In the first place, the party has little leverage against a self-financing, universally recognized candidate with no evident interest in acquiring jobs and other perks for his friends and supporters. Since Trump doesn’t need the party, he has no reason to accept its guidance. That’s a big part of his appeal to voters.

Even if the party can’t muscle Trump, perhaps it could force out weaker candidates, consolidating its influence around one or two alternatives. The trouble is, other candidates are not much more dependent on the national party than Trump. All raise and spend their own money with little oversight. Many have been out of office for some time or will retire after the election, which means they’re not counting on the party to advance their careers. And media attention depends increasingly on outrageous quotes rather than the approval of Washington- and New York-based gatekeepers. Since the party can’t do much to promote or threaten their interests, they have little incentive to bow to the party’s will.

These aren’t just Republican problems. If it were up to Reince Priebus’s Democratic counterparts, the Bernie Sanders campaign would not have gotten off the ground. But what can they do about a challenger who doesn’t need their money and doesn’t want their patronage? Not much more than wait to see how things turn out.

Contrary to Chait’s suggestion, conservative ideas are not to blame for the parties’ incapacity. Although they have been further weakened by recent developments, including the deployment of great fortunes in politics and the advent of social media, progressives have been trying eliminate the parties as serious players for more than a hundred years.

In the 19th and early 20th centuries, their targets were the urban machines, which progressives regarded as corrupt and incompetent. By World War II, the welfare state and good government rules had almost finished off the old bosses. In the 1950s and ’60s, reformers turned against the Southern Democrats, who exercised disproportionate influence in presidential nominations and Congress. The introduction of primaries to select convention delegates and modifications of the legislative process eliminated these obstacles to progressive candidates and policies. After Watergate, finally, liberal Democrats made it much more difficult for the parties to raise and spend money. The hope was that more regulated parties would be cleaner parties.

These changes were generally well-intentioned. But they had the unintended result of making candidates reliant on their own resources to win election and responsible for making their own way after they took office. The parties could control their members so long as they could offer rewards for good behavior and threaten punishments for noncompliance. Deprived of the carrot as well as the stick, they became little more than letterheads.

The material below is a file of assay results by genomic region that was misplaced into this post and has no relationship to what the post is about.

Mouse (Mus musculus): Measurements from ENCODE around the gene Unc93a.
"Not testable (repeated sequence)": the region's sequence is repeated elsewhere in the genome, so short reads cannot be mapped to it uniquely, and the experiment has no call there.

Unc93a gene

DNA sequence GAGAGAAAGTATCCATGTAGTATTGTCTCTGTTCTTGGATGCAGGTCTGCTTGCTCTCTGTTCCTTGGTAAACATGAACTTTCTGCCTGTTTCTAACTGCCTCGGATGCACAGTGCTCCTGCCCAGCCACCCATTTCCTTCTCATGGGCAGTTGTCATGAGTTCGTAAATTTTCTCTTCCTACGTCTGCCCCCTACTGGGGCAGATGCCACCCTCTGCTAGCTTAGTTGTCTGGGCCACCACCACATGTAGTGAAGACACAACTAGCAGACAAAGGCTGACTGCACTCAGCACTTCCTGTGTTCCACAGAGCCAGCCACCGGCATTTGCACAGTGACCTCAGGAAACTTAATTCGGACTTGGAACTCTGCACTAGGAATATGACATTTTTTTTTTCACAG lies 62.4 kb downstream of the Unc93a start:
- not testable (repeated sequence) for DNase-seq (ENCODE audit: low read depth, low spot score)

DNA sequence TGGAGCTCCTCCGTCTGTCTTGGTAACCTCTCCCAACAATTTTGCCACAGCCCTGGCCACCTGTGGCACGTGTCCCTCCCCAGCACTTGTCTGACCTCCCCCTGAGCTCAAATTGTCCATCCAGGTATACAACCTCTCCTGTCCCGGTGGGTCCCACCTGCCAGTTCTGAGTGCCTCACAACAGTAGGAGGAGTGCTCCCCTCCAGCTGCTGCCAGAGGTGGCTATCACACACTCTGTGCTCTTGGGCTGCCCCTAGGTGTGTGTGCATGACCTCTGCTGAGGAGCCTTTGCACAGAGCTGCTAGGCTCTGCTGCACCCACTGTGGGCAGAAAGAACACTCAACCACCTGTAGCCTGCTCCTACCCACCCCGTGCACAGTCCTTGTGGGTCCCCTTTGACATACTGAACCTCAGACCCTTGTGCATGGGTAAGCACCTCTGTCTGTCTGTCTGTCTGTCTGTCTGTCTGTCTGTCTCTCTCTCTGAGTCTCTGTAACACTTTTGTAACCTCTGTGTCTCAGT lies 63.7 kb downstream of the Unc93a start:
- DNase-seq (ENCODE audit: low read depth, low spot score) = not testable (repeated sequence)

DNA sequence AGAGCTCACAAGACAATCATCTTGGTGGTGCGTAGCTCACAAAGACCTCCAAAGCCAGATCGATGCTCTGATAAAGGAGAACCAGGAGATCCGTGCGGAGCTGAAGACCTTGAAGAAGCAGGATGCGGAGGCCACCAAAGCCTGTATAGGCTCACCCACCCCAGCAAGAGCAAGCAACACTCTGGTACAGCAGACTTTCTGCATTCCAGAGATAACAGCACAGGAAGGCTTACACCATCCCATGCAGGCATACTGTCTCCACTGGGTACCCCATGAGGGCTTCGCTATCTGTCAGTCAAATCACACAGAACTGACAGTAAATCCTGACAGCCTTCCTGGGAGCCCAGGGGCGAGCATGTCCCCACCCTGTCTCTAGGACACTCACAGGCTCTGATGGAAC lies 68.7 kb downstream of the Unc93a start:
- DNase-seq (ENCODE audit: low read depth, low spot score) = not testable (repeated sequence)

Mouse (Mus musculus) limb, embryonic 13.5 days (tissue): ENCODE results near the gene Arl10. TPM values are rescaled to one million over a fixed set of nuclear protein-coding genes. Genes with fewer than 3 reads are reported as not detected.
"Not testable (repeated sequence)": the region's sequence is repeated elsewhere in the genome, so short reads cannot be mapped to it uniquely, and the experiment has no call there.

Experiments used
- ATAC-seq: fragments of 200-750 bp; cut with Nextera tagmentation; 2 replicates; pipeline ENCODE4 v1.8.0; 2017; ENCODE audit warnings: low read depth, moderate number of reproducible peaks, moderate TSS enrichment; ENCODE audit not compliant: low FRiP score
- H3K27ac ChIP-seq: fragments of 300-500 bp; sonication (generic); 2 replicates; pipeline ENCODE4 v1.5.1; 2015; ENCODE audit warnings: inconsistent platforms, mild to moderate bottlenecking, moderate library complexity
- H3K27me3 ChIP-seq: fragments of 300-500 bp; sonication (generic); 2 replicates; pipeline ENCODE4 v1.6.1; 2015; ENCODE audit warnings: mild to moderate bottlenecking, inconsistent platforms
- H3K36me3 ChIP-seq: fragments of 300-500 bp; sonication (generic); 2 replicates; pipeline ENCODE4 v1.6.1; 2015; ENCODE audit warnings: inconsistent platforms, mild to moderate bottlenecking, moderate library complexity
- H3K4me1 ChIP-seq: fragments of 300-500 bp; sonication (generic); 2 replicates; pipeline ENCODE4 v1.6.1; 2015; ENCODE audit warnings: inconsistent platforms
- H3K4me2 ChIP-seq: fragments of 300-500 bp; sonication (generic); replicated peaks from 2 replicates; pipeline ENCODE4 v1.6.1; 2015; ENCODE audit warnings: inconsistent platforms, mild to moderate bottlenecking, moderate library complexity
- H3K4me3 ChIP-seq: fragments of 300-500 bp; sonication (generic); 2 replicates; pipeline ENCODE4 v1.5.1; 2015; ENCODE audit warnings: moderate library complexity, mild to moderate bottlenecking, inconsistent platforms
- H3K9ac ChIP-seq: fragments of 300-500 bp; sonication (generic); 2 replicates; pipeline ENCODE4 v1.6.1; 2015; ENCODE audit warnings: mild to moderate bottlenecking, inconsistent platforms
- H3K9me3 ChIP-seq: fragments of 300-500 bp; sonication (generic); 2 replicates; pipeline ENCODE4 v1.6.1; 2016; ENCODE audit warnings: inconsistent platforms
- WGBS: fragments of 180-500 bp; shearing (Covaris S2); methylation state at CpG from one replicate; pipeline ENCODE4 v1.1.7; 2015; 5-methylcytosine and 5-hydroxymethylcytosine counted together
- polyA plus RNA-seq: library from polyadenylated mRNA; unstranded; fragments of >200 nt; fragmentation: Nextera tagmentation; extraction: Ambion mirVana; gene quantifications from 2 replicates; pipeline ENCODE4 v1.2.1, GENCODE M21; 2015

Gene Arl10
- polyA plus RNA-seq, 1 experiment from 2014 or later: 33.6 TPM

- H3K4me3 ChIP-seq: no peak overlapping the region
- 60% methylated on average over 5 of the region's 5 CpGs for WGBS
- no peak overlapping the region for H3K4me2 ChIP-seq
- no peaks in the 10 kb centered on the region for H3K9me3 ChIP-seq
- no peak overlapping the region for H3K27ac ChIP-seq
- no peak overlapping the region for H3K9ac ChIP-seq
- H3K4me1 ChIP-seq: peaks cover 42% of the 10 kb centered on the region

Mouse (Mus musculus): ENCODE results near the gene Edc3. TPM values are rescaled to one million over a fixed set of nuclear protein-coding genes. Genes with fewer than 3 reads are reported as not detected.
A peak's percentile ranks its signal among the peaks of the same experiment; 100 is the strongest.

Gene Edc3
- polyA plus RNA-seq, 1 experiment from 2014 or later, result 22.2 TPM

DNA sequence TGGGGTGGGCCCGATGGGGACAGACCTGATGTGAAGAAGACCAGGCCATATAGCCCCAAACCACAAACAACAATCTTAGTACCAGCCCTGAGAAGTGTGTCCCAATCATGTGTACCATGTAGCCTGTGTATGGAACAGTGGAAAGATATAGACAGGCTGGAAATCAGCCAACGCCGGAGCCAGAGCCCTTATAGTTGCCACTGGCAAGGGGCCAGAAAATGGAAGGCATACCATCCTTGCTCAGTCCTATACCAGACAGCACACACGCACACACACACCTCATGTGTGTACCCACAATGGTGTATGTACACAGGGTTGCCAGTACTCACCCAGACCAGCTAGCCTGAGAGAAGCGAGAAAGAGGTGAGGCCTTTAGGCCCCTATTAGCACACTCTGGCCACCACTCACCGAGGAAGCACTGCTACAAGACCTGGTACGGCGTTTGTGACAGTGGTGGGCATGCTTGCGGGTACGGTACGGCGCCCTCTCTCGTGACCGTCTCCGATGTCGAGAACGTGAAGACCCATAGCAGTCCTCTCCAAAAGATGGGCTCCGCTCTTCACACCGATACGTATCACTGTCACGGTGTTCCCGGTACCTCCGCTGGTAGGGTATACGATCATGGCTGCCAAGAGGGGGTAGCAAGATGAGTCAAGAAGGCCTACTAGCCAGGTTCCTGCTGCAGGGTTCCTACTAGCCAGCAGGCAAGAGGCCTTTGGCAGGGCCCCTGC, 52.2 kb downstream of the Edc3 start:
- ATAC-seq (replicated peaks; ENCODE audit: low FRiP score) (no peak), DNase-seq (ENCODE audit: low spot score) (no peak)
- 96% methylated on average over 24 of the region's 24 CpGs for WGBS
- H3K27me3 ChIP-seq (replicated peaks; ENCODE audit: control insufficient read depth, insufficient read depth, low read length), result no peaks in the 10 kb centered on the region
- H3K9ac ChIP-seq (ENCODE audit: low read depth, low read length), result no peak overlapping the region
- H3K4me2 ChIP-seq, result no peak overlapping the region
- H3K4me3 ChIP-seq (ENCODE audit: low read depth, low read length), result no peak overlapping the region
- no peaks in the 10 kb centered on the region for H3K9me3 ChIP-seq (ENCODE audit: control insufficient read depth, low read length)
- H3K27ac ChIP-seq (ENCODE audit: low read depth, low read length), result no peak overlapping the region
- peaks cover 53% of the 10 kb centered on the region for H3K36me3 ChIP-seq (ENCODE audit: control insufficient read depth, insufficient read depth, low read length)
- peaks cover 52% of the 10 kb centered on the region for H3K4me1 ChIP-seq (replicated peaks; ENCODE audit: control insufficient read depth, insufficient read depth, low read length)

So Trump is not only a consequence of the GOP’s failure to offer any plausible responses to voter’s actual problems. His success has been made possible by decades of attempts to departisanize American politics in the expectation that more independent candidates would be more likely to pursue the common good. Unfortunately, absence of party discipline leaves politicians free to express their personal and pursue their political hobbyhorses. A serious and long-term response to Trump must consider ways to make the parties great again.

Samuel Goldman is assistant professor of political science at The George Washington University.

Adversary Politics and the Invisible Establishment

The Bush Center / Flickr
The Bush Center / Flickr

Earlier this week, Damon Linker diagnosed an odd phenomenon. No matter how much influence or popularity they enjoy, grandees of the conservative movement including the editor of National Review and Rush Limbaugh deny being part of the “establishment”. Linker questions their grasp of reality rather than their judgment:

I don’t doubt that Lowry and his ideological compatriots really believe this. But it’s nonsense, and the nonsense isn’t benign. It obscures the reality of who exercises power on the right — and allows those who wield it to avoid taking responsibility for the consequences of their reckless rhetoric and foolish mistakes.

This is an important point that helps explain conservatives’ refusal to take responsibility for a series of political disasters over the last few decades. But the cognitive dissonance isn’t limited to the right. Planned Parenthood threw a fit when Bernie Sanders described it as “part of the establishment”. According to the executive vice president of an organization that possesses assets worth close to two billion dollars and is supported by virtually every Democratic politician,